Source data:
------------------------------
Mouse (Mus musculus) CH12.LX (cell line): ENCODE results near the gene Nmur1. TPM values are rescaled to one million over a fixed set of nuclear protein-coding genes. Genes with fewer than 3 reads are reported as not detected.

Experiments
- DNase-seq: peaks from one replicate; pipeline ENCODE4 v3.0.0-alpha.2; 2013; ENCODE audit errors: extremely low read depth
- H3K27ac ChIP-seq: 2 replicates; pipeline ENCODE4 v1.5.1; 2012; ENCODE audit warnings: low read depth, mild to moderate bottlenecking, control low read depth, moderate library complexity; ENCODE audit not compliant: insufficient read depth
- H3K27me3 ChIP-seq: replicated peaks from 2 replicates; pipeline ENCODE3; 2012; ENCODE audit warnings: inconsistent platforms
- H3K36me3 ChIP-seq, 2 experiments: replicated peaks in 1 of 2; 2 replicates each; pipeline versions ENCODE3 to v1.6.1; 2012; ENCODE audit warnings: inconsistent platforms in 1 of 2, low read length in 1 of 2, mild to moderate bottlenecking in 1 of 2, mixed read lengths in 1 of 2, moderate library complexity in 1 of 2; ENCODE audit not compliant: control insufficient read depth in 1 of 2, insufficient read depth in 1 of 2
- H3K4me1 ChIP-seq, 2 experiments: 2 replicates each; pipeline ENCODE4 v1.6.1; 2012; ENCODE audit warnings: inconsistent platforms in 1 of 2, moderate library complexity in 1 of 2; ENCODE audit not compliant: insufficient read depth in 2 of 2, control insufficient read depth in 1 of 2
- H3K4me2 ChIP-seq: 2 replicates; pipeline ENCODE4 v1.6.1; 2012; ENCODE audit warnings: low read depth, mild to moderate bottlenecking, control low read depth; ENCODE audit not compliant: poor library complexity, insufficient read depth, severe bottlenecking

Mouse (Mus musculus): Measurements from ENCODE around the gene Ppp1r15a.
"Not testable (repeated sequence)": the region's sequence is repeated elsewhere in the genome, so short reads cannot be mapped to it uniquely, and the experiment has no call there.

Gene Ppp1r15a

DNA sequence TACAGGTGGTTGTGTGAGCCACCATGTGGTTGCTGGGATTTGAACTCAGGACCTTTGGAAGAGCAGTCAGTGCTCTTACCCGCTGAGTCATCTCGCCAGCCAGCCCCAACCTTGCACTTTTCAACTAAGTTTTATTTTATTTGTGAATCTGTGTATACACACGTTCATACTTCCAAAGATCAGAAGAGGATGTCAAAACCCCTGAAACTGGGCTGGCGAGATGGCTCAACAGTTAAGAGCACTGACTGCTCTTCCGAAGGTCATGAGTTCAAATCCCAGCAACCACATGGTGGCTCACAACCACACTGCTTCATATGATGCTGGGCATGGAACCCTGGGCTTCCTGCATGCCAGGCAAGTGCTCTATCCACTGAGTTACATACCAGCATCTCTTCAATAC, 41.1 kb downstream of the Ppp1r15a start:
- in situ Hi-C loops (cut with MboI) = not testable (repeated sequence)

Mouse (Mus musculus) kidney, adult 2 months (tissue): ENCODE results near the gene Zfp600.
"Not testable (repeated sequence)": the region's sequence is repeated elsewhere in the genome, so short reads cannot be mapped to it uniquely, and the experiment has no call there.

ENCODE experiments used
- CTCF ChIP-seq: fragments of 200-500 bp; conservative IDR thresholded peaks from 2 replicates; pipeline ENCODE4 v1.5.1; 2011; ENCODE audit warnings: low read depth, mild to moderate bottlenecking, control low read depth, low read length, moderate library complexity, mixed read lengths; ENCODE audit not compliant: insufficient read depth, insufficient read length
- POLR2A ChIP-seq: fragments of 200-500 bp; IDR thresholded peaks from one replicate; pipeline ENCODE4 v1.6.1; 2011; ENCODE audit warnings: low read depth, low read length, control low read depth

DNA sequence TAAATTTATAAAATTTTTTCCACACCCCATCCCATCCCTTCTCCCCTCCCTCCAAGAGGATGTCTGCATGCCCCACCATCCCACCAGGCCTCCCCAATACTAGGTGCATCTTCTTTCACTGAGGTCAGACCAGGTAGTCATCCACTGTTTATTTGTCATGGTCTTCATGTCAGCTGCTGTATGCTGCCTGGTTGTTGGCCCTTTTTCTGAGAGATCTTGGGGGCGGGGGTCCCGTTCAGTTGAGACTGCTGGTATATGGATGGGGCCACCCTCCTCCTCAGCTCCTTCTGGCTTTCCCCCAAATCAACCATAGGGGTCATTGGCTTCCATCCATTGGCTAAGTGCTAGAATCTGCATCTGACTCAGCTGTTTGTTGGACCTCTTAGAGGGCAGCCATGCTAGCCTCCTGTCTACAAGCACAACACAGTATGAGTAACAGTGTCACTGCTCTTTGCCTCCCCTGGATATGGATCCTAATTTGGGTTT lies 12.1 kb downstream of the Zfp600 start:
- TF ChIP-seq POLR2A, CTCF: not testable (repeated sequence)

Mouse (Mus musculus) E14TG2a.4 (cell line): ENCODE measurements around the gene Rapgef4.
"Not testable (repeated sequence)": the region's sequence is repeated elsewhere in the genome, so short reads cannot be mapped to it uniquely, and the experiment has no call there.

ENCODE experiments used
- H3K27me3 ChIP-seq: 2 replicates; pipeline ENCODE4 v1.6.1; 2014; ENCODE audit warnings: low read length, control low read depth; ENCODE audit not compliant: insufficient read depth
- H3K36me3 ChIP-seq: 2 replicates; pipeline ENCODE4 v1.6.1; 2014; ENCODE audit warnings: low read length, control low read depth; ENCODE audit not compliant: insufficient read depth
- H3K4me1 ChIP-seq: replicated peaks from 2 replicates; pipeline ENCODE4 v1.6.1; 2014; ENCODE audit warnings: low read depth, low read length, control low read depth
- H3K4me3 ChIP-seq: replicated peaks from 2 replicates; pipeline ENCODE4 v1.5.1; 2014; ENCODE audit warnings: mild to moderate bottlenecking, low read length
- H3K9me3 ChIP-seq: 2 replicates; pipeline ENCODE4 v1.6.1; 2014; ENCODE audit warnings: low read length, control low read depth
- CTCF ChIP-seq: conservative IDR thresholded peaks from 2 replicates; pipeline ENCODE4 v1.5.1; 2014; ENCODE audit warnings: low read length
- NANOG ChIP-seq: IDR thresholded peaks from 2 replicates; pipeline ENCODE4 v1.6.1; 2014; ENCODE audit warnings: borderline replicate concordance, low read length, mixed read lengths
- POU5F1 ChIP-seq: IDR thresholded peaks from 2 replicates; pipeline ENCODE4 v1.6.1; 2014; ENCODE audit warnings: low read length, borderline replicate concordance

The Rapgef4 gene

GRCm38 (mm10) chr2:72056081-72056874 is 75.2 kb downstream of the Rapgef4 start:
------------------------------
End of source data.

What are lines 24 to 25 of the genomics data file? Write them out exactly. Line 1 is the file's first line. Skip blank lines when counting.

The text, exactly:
- H3K27me3 ChIP-seq: 2 replicates; pipeline ENCODE4 v1.6.1; 2014; ENCODE audit warnings: low read length, control low read depth; ENCODE audit not compliant: insufficient read depth
- H3K36me3 ChIP-seq: 2 replicates; pipeline ENCODE4 v1.6.1; 2014; ENCODE audit warnings: low read length, control low read depth; ENCODE audit not compliant: insufficient read depth